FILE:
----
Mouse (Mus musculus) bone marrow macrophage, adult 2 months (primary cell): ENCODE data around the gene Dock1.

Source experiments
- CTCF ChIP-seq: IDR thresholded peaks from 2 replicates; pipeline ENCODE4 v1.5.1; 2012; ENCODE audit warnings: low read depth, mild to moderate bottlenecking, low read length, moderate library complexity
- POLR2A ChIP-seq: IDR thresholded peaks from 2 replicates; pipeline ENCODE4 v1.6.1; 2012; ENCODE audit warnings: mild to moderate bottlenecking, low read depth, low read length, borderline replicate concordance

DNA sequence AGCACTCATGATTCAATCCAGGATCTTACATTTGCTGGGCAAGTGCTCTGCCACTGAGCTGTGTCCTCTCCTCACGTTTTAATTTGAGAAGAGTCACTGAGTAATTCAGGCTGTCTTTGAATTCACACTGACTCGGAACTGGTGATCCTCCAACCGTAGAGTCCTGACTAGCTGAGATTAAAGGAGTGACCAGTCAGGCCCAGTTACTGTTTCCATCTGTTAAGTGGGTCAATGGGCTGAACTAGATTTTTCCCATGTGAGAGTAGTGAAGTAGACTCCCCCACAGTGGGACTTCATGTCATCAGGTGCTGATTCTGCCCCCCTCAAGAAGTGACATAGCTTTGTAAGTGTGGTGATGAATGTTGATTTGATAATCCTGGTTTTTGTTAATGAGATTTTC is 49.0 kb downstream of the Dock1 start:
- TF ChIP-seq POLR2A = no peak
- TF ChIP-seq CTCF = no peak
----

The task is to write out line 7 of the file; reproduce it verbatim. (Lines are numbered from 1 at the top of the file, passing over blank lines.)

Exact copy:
- TF ChIP-seq CTCF = no peak